How many lumens do you need? (120V)


How many Lumens do you need? (240V)

Sources: European Commission

Light Temperature in degrees Kelvin


LED payback times around the world (years)

Sources: IEA - Assumptions: this analysis assumes a 60W incadescent is replaced with 10W LED that costs $10 and that the bulb is used for 2 hours each day. No additional bulb costs are assumed. Increasing bulb cost will increase paypback time, increasing bulb use will reduce it.

Read more Read less

O​VO​ Energy Ltd, registered office 1 Rivergate Temple Quay Bristol, BS1 6ED, company no. 06890795 registered in England and Wales, VAT No. 100119879

Additional terms and conditions
Please see below for full terms and conditions on 33% renewable electricity, 3% interest rewards, exit fees and saving claims.


1Monthly cost - Representative monthly direct debit costs based on a non-economy-7, dual-fuel, medium user (3100 kWhs elec. and 12500 kWhs gas) paying in advance by direct debit, including online discount.  All rates correct as of 22/11/2017, but may go up or down.

2Weekly cost - Representative weekly costs based on a non-economy-7, dual-fuel, medium user (3100 kWhs elec. and 12500 kWhs gas).  All rates correct as of 22/11/2017, but may go up or down.

3Pay Monthly Savings claims: Saving based on the estimated annual cost of OVO Two year fixed tariff for a non-economy-7, dual-fuel, medium user (3100 kWhs elec. and 12500 kWhs gas) paying monthly in advance by direct debit, including online discount. Comparisons made against the average of the Big 6 standard variable tariffs with equivalent features. All rates correct as of 22/11/2017.“The Big 6” are British Gas, Scottish Power, SSE, Npower, E.ON and EDF.

4Pay As You Go Savings are based on the average estimated annual costs for new PAYG OVO customers quoted through the OVO website (based on household and/or consumption information provided by those customers), compared to their current supplier and tariff. Comparisons taken between 01/01/2016 and 11/10/16. Incl VAT. Actual savings may vary according to your current supplier or tariff, individual tariff options, household information, consumption and location.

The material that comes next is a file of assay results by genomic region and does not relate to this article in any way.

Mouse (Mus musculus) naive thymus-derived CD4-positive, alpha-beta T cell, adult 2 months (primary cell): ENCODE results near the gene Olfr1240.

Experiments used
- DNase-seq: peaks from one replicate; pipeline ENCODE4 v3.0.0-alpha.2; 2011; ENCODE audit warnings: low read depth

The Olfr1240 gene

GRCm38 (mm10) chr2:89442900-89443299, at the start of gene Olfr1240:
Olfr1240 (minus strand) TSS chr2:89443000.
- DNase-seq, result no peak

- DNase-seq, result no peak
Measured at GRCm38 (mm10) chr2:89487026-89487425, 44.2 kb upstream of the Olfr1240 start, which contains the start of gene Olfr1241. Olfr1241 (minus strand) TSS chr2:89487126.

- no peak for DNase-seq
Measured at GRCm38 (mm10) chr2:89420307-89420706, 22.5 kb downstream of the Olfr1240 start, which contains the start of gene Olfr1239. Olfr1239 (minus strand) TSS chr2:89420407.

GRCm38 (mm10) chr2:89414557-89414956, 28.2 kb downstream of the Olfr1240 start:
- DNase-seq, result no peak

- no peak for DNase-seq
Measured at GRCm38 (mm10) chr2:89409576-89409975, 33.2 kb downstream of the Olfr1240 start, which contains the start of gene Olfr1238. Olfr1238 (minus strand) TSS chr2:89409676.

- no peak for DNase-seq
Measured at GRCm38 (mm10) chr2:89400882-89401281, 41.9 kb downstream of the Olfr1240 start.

We include almost twice as much renewable electricity as the national average: At least 33% of electricity in all of our tariffs comes from renewable sources. The national average, according to Ofgem as at March 2014 was 16.7%. For more information please visit this page.

33% of your electricity comes from renewable sources: 33% renewable electricity as standard as of 1st April 2015. Renewable electricity is generated from wind, solar, geothermal, wave, tidal, hydro, biomass, landfill gas, sewage treatment plant gas and biogas.

3% interest: Calculated at 3% per year for customers paying by advance direct debit.  The OVO Interest Reward is paid monthly based on   number of days in credit and the amount left in your account after you’ve paid your bill,  and the credit balance on which you can earn the OVO Interest Reward is capped. Terms apply:

95% of new customers save when switching to OVO: Savings based on the average estimated annual costs for all new OVO customers quoted through the OVO website, compared to their current supplier and tariff. Comparisons taken between 01/05/2016 and 11/10/16. Incl VAT.

94% of surveyed customers would recommend us: OVO conducted a survey of their customers in between 1st January 2016 and 15th April 2016. Out of 15,312 customers who responded, over 94% rated OVO 6+ when asked 'how likely would you be to recommend us to a friend and family, on a scale of 1 to 10.

Britain's top rated energy provider: Britain's top rated energy provider in the Which? 2015 satisfaction survey. Survey conducted in October 2015. Awarded in January 2016.

uSwitch's Energy Supplier of the Year: OVO energy was voted and awarded  'Energy Supplier of the year' and best for: Overall Customer Satisfaction, Most Likely to be Recommended, Value for Money, Best Deal for You, Customer Service, Billing Services, Energy Efficiency, Meter Services, Online Services, Green Services and Transfer Process. OVO Energy scored a 96% customer satisfaction score.

Which?: Achieved the highest score of 78% in the Which? Satisfaction Survey conducted in September and October 2016.

* EV - Everywhere, full terms and conditions:

* OVO SolarStore (Beta), full terms and conditions:

Pay Monthly unit rates

PAYG unit rates

Read more Read less

Like most websites OVO Energy uses cookies to ensure that we give you the best experience on our website. If you continue without changing your settings, we'll assume that you are happy to receive all cookies on this site. Accept and Close